Fewer studies have attempted to describe the impact directly in terms of warming. A 2018 paper estimated that if global warming was limited to 2 °C (3.6 °F), gradual permafrost thaw would add around 0.09 °C (0.16 °F) to global temperatures by 2100,[114] while a 2022 review concluded that every 1 °C (1.8 °F) of global warming would cause 0.04 °C (0.072 °F) and 0.11 °C (0.20 °F) from abrupt thaw by the year 2100 and 2300. Around 4 °C (7.2 °F) of global warming, abrupt (around 50 years) and widespread collapse of permafrost areas could occur, resulting in an additional warming of 0.2–0.4 °C (0.36–0.72 °F).[108][115]

Black carbon

Black carbon emissions from fire and human activities around the Arctic in the year 2012, as measured from a research station in Abisko[116]

Main article: Black carbon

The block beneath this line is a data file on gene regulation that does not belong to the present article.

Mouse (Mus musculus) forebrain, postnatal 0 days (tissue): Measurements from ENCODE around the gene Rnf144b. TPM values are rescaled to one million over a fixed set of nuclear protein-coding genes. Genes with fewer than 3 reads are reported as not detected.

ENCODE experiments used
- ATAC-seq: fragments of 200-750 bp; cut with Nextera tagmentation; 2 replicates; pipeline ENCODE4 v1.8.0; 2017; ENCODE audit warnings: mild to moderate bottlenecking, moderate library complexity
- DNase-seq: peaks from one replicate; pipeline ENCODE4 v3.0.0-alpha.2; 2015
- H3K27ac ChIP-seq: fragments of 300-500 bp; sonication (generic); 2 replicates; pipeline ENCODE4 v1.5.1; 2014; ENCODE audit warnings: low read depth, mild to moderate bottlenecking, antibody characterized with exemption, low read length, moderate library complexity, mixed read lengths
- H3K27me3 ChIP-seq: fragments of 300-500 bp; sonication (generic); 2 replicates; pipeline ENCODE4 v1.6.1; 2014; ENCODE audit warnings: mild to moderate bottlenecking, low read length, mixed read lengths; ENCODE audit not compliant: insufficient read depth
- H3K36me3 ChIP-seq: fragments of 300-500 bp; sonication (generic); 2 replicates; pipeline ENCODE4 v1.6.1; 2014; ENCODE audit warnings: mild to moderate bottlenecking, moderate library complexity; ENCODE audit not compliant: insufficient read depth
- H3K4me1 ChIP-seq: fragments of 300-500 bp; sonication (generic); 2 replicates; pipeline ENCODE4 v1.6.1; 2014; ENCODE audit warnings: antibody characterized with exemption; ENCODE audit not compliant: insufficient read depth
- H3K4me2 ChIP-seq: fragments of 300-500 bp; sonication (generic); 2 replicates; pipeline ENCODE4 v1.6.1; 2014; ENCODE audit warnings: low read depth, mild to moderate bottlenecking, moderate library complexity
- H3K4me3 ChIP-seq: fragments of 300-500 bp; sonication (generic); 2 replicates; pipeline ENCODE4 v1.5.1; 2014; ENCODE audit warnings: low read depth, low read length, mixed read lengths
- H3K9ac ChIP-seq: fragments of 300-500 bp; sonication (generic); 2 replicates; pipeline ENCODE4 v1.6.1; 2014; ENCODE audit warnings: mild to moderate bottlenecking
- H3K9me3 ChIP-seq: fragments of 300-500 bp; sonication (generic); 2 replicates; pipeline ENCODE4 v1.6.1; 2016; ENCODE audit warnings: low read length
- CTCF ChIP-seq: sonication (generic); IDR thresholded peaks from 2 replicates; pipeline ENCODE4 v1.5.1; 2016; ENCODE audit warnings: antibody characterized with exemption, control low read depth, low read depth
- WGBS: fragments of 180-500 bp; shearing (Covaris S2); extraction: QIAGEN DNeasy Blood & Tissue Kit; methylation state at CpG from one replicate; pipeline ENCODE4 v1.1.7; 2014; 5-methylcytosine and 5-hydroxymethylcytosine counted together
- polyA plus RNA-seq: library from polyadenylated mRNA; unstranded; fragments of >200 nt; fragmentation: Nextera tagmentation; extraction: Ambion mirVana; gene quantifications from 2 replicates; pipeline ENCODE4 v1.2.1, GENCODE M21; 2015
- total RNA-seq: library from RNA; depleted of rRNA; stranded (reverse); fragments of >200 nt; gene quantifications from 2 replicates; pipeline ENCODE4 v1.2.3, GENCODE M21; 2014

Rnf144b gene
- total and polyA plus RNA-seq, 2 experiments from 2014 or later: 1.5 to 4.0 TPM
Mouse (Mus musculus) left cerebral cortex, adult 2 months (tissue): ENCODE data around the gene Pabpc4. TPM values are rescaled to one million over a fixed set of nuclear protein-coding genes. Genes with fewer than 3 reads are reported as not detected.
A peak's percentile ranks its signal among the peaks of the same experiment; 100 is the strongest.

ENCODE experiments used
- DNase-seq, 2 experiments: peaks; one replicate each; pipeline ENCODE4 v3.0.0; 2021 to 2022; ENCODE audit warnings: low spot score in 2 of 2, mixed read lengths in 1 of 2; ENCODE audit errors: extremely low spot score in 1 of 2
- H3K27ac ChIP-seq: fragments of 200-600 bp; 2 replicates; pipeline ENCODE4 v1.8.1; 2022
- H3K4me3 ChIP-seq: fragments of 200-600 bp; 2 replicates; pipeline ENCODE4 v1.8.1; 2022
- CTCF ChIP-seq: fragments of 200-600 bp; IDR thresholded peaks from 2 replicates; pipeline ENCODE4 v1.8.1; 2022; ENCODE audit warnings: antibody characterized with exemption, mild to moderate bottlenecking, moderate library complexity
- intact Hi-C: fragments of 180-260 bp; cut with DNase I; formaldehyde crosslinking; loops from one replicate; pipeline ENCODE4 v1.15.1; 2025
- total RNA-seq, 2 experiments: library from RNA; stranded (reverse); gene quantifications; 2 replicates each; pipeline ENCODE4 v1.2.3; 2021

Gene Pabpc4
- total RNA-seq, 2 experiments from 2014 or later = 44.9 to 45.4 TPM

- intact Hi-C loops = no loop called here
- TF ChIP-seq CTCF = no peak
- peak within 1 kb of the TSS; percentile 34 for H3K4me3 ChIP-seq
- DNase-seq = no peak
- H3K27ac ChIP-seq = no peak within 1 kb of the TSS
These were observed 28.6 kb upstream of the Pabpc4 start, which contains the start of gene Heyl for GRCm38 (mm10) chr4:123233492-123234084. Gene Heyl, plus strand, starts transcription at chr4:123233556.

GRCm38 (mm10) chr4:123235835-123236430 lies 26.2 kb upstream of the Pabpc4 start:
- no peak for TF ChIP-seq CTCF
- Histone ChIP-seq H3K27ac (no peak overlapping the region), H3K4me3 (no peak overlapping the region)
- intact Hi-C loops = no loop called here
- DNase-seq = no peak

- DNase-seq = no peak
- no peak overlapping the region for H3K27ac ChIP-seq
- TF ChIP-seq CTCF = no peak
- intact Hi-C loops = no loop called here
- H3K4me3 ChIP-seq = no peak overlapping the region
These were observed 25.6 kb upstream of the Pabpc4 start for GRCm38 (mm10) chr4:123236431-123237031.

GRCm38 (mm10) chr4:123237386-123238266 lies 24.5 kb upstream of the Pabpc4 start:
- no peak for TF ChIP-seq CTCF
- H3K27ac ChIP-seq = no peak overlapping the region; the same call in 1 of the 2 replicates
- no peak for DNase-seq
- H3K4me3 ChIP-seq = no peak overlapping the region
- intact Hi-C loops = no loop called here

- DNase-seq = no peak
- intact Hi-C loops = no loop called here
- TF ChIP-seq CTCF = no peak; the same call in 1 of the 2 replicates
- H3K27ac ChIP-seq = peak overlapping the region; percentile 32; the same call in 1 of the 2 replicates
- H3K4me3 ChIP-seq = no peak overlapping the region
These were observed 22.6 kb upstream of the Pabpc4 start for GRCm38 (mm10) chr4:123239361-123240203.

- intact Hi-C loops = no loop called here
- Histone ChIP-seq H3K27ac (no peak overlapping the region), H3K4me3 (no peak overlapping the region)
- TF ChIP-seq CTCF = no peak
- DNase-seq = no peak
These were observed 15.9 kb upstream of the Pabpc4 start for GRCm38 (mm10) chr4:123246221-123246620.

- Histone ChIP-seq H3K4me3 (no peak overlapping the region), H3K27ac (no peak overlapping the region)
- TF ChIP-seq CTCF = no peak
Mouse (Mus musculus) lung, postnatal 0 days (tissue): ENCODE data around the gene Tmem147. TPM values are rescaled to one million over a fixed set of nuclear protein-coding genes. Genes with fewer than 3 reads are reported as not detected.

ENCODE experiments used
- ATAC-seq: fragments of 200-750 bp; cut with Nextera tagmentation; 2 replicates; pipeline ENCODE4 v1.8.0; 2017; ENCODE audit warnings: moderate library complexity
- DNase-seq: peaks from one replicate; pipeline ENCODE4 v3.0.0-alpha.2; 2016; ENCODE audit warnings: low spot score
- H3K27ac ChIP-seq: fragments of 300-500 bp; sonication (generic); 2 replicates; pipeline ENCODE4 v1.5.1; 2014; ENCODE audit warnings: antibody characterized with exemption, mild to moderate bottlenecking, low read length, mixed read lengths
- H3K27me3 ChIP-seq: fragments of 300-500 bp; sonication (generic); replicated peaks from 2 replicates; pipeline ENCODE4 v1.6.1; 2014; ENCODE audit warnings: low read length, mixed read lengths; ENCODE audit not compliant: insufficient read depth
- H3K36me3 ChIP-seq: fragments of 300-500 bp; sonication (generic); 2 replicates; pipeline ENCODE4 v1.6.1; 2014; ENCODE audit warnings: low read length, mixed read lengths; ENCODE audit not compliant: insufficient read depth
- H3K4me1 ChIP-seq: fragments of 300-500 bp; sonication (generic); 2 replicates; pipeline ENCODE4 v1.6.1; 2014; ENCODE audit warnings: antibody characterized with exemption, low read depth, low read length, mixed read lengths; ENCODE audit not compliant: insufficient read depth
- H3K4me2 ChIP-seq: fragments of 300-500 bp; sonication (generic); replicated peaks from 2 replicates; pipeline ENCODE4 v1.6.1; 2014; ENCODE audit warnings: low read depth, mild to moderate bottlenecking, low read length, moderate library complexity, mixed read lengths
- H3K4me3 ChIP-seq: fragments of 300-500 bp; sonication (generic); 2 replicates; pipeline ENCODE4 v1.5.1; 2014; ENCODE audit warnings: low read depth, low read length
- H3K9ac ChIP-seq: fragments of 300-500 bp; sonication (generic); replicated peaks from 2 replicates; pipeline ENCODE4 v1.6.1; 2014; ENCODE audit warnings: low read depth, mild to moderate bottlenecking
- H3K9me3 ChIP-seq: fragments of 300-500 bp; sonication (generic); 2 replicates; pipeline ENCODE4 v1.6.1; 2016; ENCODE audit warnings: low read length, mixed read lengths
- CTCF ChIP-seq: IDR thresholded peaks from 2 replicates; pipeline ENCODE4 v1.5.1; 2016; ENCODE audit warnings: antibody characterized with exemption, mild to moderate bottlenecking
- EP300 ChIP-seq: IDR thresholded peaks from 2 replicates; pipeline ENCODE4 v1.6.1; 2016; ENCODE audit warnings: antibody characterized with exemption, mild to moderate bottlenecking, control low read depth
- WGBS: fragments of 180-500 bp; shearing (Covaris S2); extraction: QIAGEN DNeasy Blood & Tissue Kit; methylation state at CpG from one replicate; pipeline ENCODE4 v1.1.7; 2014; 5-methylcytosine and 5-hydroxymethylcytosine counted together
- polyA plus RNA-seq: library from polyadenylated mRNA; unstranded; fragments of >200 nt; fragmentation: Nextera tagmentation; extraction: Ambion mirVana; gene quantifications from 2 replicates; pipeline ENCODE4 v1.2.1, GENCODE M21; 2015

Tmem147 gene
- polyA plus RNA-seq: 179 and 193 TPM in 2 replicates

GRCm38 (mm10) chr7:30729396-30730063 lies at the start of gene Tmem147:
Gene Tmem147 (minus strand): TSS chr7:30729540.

Black carbon deposits (from the combustion of heavy fuel oil (HFO) of Arctic shipping) absorb solar radiation in the atmosphere and strongly reduce the albedo when deposited on snow and ice, thus accelerating the effect of the melting of snow and sea ice.[117] A 2013 study quantified that gas flaring at petroleum extraction sites contributed over 40% of the black carbon deposited in the Arctic.[118][119] 2019 research attributed the majority (56%) of Arctic surface black carbon to emissions from Russia, followed by European emissions, and Asia also being a large source.[120][117] In 2015, research suggested that reducing black carbon emissions and short-lived greenhouse gases by roughly 60 percent by 2050 could cool the Arctic up to 0.2 °C.[121] However, a 2019 study indicates that "Black carbon emissions will continuously rise due to increased shipping activities", specifically fishing vessels.[122]